The Boulder, Colorado supermarket shooting that left 10 people dead on Monday has put a spotlight on a recent court decision that blocked the city from enforcing a ban on assault weapons and large-capacity magazines.
Boulder County District Judge Andrew Hartman on March 12 agreed with plaintiffs that Boulder’s ban on possessing and transferring commonly-possessed “assault weapons” and ten-round magazines were not allowed under city law, effectively overturning the ban.
He wrote in his order (pdf), “The Court has determined that only Colorado state (or federal) law can prohibit the possession, sale, and transfer of assault weapons and large-capacity magazines.”
The ordinances that Hartman overturned in his ruling were passed by Boulder City Council after the mass shooting at Marjory Stoneman Douglas High School that left 17 dead in Parkland, Florida.
The alleged shooter arrested on Monday had purchased an assault weapon he used in the shooting just six days prior, on March 16, according to an affidavit released on Tuesday.
An assault weapon is defined generally as any variety of automatic or semiautomatic firearms.
The Senate Judiciary Committee convened a hearing on Tuesday morning, titled “Constitutional and Common Sense Steps to Reduce Gun Violence,” where senators heard testimonies for and against current gun laws proposed by Democrats that has garnered little Republican support.
The House passed two bills last week that would tighten gun sales regulations, sending the measures to a divided Senate. The two bills—H.R. 8, the Bipartisan Background Checks Act, and H.R. 1446, the Enhanced Background Checks Act of 2021—would expand background checks on individuals seeking to purchase or transfer firearms.
Senator Richard Blumenthal (D-Conn.) criticized Republicans for their opposition to what he called “common sense” gun laws.
“And we have a Majority Leader in the United States Senate who has promised a vote on constitutional common-sense gun violence prevention measures. Our opponents, are on their heels, the NRA declaring financial and really a moral bankruptcy,” said Blumenthal. “We need to end this epidemic [of gun violence] with a comprehensive nationwide approach expanded background checks, extreme risk laws to prevent suicides, mass shootings, and hate crime.”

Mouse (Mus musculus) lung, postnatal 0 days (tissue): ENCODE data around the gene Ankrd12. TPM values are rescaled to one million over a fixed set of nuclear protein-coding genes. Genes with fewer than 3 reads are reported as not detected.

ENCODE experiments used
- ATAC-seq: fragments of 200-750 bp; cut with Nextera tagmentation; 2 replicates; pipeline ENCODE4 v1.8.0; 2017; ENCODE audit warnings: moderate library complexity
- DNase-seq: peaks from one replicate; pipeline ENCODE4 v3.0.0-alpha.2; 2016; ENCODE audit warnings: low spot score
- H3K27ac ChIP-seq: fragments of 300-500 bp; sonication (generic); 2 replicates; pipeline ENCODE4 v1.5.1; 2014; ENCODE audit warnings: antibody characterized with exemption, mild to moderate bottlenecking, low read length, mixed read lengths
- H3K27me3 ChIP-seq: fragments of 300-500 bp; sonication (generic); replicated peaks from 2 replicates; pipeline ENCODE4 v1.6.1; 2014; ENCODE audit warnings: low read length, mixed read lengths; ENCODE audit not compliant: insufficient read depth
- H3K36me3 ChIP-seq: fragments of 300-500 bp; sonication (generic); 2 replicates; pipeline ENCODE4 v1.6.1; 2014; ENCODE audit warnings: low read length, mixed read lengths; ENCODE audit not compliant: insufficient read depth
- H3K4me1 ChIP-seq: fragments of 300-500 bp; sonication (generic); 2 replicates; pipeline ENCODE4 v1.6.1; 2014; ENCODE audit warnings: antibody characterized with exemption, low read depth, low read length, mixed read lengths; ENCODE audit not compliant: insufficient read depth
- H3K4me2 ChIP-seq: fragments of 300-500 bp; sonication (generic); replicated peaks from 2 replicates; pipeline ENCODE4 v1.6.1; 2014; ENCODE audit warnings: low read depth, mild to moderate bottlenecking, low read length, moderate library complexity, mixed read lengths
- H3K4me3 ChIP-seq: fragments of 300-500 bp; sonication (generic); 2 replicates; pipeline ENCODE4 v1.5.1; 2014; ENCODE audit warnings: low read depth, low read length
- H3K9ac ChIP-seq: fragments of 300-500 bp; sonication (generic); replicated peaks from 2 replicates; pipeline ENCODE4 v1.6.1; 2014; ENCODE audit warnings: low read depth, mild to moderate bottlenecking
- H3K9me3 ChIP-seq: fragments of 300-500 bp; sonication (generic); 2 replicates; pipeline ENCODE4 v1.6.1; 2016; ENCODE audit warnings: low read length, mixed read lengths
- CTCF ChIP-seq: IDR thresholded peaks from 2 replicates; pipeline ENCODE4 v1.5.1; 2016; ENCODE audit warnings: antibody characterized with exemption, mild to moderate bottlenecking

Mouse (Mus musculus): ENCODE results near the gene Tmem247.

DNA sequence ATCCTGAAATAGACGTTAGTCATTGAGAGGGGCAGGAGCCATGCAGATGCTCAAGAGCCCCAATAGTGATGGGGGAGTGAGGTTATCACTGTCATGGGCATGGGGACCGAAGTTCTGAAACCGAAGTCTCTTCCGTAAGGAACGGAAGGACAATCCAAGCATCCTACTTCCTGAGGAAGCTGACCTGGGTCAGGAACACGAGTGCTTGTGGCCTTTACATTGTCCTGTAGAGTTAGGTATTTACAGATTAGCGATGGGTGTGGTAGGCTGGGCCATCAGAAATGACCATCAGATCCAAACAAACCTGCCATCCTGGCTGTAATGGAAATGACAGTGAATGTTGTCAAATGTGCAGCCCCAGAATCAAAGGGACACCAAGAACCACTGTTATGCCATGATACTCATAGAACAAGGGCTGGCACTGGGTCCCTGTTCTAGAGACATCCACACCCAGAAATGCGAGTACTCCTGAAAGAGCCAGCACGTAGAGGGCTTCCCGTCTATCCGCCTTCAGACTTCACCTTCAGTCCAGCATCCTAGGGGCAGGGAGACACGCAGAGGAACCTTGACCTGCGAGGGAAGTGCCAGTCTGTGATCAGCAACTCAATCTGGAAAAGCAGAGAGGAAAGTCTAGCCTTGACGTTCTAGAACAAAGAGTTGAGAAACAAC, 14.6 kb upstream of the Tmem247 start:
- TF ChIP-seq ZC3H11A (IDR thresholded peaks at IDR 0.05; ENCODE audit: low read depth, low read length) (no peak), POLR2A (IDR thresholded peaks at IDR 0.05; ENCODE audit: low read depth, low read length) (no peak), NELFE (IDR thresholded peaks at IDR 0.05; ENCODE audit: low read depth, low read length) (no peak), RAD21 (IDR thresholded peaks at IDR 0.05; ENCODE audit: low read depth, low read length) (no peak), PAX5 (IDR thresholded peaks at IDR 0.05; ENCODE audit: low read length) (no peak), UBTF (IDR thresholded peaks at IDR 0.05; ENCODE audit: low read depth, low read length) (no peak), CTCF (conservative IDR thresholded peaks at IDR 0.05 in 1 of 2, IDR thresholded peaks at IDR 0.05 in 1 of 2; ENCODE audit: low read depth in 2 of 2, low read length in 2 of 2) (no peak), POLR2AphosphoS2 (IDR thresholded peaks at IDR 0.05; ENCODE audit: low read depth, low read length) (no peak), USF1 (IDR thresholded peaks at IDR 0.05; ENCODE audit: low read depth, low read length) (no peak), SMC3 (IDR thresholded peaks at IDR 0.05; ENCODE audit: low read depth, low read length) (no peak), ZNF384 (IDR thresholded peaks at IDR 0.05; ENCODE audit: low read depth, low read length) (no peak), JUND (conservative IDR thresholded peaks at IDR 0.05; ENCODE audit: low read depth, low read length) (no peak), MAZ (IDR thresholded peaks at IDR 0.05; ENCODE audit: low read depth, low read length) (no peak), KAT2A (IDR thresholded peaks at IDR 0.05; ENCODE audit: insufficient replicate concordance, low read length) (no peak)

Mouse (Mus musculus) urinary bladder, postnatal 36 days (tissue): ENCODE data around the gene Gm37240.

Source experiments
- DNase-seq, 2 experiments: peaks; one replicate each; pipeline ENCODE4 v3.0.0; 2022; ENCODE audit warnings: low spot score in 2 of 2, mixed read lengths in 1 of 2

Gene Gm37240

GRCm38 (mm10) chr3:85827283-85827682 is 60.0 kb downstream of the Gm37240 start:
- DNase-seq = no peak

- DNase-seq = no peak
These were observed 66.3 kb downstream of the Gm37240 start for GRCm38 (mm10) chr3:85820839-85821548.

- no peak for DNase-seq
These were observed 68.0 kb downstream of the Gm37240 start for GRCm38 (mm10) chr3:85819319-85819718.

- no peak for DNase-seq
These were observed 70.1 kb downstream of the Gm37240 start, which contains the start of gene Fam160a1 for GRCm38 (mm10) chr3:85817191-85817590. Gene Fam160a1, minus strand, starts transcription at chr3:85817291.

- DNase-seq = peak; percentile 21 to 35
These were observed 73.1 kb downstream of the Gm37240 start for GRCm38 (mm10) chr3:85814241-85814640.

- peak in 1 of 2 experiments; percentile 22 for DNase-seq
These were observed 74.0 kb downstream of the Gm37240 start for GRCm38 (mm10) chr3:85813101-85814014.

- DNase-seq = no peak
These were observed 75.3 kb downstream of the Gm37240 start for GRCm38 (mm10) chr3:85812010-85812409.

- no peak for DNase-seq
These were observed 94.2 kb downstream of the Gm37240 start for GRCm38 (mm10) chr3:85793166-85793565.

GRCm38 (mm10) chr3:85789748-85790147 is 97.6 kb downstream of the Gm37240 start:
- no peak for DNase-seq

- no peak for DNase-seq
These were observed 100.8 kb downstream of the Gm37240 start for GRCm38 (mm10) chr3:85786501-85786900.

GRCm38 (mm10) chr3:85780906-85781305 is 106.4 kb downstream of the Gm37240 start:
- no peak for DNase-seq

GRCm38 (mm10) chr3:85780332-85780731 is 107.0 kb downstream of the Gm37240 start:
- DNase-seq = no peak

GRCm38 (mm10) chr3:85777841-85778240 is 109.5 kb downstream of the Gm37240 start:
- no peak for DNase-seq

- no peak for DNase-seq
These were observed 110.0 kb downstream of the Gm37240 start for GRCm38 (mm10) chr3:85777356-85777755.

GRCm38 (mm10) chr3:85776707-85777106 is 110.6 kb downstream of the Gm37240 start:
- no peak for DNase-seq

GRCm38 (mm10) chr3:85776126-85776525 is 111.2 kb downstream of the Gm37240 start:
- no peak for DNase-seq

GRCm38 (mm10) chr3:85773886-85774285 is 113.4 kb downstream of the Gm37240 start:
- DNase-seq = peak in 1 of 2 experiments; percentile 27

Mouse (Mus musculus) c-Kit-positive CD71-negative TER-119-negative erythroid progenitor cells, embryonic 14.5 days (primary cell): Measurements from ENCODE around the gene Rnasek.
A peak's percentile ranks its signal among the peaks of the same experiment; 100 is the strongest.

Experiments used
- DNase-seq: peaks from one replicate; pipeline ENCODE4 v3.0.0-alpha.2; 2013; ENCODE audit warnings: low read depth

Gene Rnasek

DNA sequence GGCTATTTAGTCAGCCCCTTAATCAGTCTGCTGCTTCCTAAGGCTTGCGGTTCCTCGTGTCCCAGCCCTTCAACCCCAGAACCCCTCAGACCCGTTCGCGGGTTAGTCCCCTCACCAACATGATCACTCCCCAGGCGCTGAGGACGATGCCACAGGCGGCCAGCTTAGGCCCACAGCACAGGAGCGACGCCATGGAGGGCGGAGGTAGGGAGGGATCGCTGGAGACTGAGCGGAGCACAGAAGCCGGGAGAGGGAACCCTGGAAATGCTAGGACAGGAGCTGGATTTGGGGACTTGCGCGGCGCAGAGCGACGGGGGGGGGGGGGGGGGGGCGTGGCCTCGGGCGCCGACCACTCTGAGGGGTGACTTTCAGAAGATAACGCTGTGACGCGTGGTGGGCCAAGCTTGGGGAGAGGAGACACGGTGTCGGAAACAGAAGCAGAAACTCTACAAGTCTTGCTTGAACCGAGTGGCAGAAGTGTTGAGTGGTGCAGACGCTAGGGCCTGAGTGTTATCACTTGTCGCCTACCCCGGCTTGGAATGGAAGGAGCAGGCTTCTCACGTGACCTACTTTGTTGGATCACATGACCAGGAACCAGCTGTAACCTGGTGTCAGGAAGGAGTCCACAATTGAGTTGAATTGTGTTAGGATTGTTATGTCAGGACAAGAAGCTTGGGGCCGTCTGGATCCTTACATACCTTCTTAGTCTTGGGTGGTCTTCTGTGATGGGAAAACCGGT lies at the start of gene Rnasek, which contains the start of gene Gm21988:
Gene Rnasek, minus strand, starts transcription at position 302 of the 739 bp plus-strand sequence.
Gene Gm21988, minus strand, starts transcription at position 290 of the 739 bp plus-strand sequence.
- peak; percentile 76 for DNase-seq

Senators debated what measures would be most effective in preventing mass shootings. Democrats spoke in favor of universal and comprehensive background check laws like H.R. 8 and H.R. 1446. Republicans argued that measures similar to the proposed laws have been known to have little impact on mass shootings.
President Joe Biden on Tuesday called on Congress to pass the bills and take additional measures to ban assault weapons.
“I don’t need to wait another minute, let alone an hour, to take common-sense steps that will save the lives in the future and urge my colleagues in the House and Senate to act,” Biden said Tuesday.
While the majority of Democrats support the bills passed in the House and other recent gun control measures, Republicans, like Sen. Ted Cruz (R-Texas), oppose such measures saying they have little to no effect on stopping mass shootings.
“What they [Democrats] propose not only does it not reduce crime, it makes it worse. The jurisdictions in this country with the strictest gun control have among the highest rates of crime and murder. When you disarm law-abiding citizens, you make them more likely to be victims,” Cruz said.
Cruz pointed to a bill that he and Senator Chuck Grassley first introduced in 2013, called the Grassley/Cruz bill, and was later renamed as the “Protecting Communities and Preserving the Second Amendment Act of 2018.”
Cruz said if their bill had passed, it would have likely prevented the Sutherland Springs mass shooting at the Stonewall Douglas High School in Florida.
“Senator Grassley and I together introduced legislation Grassley/Cruz targeted at violent criminals, targeted at felons, targeted at fugitives, targeted at those with serious mental disease to stop them from getting firearms to put them in prison when they try to illegally buy a gun,” he said.